I’m in a bit of a quandary.

That's an understatement.

That’s an understatement.

I’m more mixed up than a peanut butter and bacon milk shake.

And it’s all because I’m trying to be a a halfway descent Buddhist in this crazified world.

Here’s my problem in a nut shell.

WARNING: It's a pretty big nutshell.

WARNING: It’s a pretty big nutshell.

Buddha had lots of suggestions, not commandments, so you’ve got to get real comfortable in the gray areas. But some of his suggestions seem pretty important to his teachings.

The one that’s been hanging me up is being non-judgmental.

His whole deal was that he came right out and said that “There is suffering.” No avoiding it, People. But he also was nice enough to give us plenty of guidelines to live by so that we don’t add to the suffering that life invariably brings (sickness, aging, death, confusing and long blogs…).

Back to not judging… This means not judging situations, other people, and yourself.

Mirror, Mirror on the table, I won't judge me, what's up with Mabel?

Mirror, Mirror on the table, I won’t judge me, but what’s up with Mabel?

Tall order, huh?

I ran head first into judging because of two very popular TV shows: Dexter and Breaking Bad.

My Mom's hero...

My Mom’s hero…

How many Buddhists watched this series? Can I see a show of hands?

How many Buddhists watched this series? Can I see a show of hands?

Without watching either show, but knowing what each was about (a psychopathic serial killer who was everyone’s favorite blood-splatter analyst for the Miami Metro Police Department and cleaner-upper of “bad guys”; and a chemistry teacher ostensibly trying to provide for his family after he learns of his stage 4 lung cancer by cooking and selling “blue meth” and becoming Phoenix’s most feared and revered drug lord), I judged these shows as “unwholesome.”

Babu and I know without knowing that some things are just wrong.

Babu and I know without knowing that some things are just wrong.

I also judged my eighty-year old Mom, who is in love with Dexter, as being slightly off balance. I blamed the growing meth problems in America on Breaking Bad, thinking it glamorized drugs. Forget Judge Judy; I was Judge Lorna.

Buddhism also teaches its students to be mindful, open-minded, and curious. Shizzle.

I was making all these judgments without watching a single episode of either Emmy-award-winning program.

Shouldn't I inform myself before I get all preachy and judgy? That would be a first!

Shouldn’t I inform myself before I get all preachy and judgy? That would be a first!

Remember, my goal is to minimize suffering. Mine preferably.

After the season finales of both of these shows, I began watching.

Talk about unwholesome! The Buddha has an eight-fold path to help us avoid unnecessary suffering. I think just about all eight were blown away: wholesome speech (Debra and Jesse had mega-ca-ca mouths), wholesome livelihood (violence and causing harm were major plot lines), wholesome intention (sure, Dex had a code, but he played fast and loose with it; and Walt liked the power more than the money for his family’s future). I could go on, but you get the picture…

But another problem developed. Especially with Breaking Bad.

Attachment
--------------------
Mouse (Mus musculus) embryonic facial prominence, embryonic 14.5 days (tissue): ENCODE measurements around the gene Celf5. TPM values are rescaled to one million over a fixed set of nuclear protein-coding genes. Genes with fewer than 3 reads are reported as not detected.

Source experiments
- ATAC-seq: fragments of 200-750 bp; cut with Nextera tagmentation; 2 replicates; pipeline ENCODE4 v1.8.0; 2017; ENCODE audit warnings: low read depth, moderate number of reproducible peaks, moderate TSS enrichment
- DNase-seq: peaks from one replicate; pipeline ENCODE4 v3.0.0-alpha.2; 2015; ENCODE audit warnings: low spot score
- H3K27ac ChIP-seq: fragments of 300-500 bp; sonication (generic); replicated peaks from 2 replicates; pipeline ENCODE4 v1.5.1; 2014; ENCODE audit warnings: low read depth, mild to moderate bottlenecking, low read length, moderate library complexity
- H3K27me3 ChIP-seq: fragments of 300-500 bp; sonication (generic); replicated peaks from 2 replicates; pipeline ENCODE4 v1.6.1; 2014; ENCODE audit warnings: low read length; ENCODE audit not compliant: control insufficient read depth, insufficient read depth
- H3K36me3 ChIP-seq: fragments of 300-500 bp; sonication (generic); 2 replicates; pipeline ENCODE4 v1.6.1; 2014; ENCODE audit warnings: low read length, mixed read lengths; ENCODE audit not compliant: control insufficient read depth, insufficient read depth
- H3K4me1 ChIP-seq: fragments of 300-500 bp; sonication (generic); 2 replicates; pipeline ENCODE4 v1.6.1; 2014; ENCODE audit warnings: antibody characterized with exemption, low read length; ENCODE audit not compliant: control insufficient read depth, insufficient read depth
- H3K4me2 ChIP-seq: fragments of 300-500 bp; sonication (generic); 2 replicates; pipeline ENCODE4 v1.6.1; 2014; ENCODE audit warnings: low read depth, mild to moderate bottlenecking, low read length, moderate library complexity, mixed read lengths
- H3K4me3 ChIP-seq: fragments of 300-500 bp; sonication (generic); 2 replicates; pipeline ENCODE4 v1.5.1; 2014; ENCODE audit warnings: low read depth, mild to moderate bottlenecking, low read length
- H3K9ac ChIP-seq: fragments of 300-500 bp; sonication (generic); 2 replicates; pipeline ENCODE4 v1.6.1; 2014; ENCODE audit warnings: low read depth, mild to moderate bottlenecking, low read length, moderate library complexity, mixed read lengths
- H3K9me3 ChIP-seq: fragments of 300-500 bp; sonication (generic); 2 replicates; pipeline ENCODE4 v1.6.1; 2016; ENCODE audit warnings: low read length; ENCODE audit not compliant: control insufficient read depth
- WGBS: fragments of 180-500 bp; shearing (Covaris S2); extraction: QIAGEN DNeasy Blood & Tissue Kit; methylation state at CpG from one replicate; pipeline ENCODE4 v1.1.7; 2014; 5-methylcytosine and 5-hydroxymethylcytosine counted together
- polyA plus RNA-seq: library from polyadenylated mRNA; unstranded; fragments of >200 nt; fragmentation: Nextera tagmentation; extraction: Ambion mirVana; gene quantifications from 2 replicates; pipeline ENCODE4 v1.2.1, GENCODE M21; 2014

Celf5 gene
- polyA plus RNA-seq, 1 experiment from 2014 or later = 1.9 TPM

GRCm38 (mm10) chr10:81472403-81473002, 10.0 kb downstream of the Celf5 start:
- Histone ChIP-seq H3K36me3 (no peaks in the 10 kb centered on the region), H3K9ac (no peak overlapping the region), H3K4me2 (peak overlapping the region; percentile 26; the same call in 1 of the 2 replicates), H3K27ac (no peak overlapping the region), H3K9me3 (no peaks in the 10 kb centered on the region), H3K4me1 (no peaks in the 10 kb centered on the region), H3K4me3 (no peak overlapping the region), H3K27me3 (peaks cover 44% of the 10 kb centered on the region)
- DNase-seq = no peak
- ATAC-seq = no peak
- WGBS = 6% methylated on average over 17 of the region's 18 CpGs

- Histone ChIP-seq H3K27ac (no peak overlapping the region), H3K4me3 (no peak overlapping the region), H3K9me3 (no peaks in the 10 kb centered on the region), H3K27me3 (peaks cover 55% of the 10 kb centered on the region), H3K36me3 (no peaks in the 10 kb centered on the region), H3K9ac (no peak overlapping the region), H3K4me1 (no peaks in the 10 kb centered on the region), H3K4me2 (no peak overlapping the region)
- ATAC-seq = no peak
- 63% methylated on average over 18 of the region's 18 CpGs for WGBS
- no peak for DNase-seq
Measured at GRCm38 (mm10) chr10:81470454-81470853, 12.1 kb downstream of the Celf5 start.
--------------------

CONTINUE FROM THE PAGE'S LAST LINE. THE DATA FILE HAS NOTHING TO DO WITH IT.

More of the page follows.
The acting. The writing. Can it get any better? Yes! Every episode it does!

The acting. The writing. Can it get any better? Yes! Every episode it does! Get ready for some whining when this series ends…

I loved the show. I didn’t love the topic, but the acting and writing was the finest in a TV series I’d ever watched. The darned thing spoiled me for any other series (except maybe some BBC series, which are smartly acted and written).

So, guess what? I started judging myself. What the heck kind of Buddhist binge watches Breaking Bad?

Not your typical image of a Buddhist, eh?

Not your typical image of a Buddhist, eh?

If Buddhists had confession, I would go. But they don’t. All we have is meditation and you know how well that works. I keep falling asleep while I’m supposed to be focusing on my breath.

So what’s a dizzy blonde Buddhist to do?

I could just stop watching TV I suppose, but avoiding life’s challenges is not what Buddhists do. We face them. We embrace them. We notice how we feel and explore. Then we do the best we can to follow the path toward less suffering, whatever that happens to be for us at the time.

Like I said, you have to be comfortable in the gray areas.

I stopped judging my mom about Dexter being her hero. She’s eighty. She can have any hero she likes. After watching these shows, I don’t believe that they encourage pathological killing (it’s a lot of work and takes a lot of plastic) or are responsible for the methamphetamine problem we have in society (it’s more complicated than watching a really go show). Quite the opposite. Many of the story lines showed the complications and negative ramifications of such unwholesome behaviors (although not in their full context).

And I’ve stopped judging myself for admiring the writing and acting of Breaking Bad. It was those elements that kept me watching the show–not wanting to learn how to make or distribute “blue meth.”

So I guess maybe I’m not such a messed up Buddhist after all. But I do have to work on that mediation thing…

This happens to me a lot when I'm reading in bed, too.

This happens to me a lot while I’m reading in bed, too.